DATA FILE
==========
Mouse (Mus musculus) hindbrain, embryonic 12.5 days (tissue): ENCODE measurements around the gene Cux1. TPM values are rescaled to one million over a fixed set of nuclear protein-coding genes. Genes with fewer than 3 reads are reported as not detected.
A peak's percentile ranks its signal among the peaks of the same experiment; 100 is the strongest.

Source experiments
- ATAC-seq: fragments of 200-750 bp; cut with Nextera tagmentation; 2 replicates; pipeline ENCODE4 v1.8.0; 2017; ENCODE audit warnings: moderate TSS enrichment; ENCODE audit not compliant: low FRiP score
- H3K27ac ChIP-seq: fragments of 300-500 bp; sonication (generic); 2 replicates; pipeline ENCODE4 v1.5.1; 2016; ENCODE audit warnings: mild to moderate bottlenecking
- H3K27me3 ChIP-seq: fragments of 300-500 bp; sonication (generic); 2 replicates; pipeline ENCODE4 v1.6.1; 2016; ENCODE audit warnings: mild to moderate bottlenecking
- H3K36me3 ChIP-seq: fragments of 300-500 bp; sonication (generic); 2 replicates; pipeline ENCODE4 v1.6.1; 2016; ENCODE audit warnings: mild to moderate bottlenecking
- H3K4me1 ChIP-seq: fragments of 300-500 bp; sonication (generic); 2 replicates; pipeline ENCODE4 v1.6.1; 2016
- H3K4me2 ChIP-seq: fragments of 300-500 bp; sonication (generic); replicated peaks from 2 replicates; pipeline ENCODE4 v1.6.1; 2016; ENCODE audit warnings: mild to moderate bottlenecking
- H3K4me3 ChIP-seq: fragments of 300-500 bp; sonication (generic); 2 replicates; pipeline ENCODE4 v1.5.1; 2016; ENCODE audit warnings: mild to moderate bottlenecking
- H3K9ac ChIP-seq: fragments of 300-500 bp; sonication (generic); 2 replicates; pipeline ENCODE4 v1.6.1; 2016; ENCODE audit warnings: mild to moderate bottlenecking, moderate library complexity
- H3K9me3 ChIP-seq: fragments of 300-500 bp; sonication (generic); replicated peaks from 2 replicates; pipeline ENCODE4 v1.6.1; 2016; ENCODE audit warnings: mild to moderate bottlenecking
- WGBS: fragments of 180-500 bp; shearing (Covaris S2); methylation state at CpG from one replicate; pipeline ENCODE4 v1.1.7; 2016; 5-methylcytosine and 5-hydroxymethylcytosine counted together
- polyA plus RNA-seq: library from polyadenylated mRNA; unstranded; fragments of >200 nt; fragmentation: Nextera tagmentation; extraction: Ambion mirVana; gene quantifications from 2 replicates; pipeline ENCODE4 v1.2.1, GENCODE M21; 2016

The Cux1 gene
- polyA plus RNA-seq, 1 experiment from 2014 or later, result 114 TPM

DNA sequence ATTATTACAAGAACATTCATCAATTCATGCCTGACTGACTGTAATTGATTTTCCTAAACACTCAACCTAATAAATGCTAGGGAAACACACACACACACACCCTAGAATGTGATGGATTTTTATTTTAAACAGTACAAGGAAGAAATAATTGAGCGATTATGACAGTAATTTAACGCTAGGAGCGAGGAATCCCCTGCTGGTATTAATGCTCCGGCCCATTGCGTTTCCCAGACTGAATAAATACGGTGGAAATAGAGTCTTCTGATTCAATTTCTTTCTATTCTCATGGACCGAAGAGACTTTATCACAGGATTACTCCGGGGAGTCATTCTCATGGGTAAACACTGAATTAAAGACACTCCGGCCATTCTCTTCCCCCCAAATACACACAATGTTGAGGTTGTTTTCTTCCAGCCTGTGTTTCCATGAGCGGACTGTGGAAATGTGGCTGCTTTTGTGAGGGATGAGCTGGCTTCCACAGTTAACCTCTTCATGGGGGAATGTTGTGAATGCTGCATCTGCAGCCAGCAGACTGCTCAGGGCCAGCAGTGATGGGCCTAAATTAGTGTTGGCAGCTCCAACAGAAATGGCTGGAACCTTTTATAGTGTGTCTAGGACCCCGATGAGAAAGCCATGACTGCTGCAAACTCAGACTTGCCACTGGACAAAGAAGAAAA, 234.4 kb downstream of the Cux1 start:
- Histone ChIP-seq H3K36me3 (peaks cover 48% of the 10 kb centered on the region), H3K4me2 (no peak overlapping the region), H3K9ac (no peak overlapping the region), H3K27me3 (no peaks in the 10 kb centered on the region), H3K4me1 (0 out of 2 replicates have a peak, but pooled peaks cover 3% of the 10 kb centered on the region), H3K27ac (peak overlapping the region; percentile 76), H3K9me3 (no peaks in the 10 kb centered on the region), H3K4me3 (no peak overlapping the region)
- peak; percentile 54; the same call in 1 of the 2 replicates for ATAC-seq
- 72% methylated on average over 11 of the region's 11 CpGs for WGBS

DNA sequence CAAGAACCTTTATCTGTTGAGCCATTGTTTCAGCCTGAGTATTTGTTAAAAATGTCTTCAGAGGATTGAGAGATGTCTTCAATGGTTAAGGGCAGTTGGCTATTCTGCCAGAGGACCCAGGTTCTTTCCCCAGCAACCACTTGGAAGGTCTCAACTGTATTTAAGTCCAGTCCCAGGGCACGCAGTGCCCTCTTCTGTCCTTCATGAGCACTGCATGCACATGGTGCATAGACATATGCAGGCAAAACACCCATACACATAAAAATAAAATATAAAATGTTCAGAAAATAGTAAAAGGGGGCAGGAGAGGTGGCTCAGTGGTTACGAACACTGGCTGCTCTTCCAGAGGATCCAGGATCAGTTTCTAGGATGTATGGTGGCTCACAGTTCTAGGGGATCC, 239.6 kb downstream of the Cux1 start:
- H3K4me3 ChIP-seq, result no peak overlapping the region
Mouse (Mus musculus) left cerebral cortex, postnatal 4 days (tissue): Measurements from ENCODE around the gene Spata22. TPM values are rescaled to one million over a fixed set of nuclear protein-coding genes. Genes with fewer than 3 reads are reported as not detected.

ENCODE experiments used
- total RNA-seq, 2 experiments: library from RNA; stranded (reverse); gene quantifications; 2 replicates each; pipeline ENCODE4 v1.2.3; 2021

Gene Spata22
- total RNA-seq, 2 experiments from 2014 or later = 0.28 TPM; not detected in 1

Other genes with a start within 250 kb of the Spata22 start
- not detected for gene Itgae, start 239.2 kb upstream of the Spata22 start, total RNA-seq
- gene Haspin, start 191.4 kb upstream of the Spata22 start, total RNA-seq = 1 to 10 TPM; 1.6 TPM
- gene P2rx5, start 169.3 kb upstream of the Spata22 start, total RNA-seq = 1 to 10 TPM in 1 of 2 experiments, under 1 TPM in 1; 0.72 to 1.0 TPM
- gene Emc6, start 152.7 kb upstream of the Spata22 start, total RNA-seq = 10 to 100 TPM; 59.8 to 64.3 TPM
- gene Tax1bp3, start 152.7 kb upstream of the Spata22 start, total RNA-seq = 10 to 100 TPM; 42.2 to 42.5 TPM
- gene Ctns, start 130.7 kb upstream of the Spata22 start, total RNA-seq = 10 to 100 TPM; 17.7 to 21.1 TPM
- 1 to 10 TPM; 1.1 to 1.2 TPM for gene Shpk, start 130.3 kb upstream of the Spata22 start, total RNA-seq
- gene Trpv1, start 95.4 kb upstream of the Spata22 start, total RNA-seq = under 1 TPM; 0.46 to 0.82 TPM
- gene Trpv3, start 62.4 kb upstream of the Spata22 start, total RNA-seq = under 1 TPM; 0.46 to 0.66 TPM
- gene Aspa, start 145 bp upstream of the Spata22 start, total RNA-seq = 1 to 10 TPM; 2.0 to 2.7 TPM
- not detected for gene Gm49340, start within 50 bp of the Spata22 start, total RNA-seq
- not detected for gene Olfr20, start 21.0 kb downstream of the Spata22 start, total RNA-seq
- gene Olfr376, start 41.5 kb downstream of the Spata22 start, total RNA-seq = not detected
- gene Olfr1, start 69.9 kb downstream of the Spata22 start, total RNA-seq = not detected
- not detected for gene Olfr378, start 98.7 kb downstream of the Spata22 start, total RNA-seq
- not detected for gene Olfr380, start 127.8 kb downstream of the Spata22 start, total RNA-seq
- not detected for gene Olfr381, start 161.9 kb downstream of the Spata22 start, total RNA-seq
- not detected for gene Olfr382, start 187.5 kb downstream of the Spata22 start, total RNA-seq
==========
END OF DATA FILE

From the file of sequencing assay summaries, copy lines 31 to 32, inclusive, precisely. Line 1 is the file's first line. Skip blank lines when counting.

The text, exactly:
- gene P2rx5, start 169.3 kb upstream of the Spata22 start, total RNA-seq = 1 to 10 TPM in 1 of 2 experiments, under 1 TPM in 1; 0.72 to 1.0 TPM
- gene Emc6, start 152.7 kb upstream of the Spata22 start, total RNA-seq = 10 to 100 TPM; 59.8 to 64.3 TPM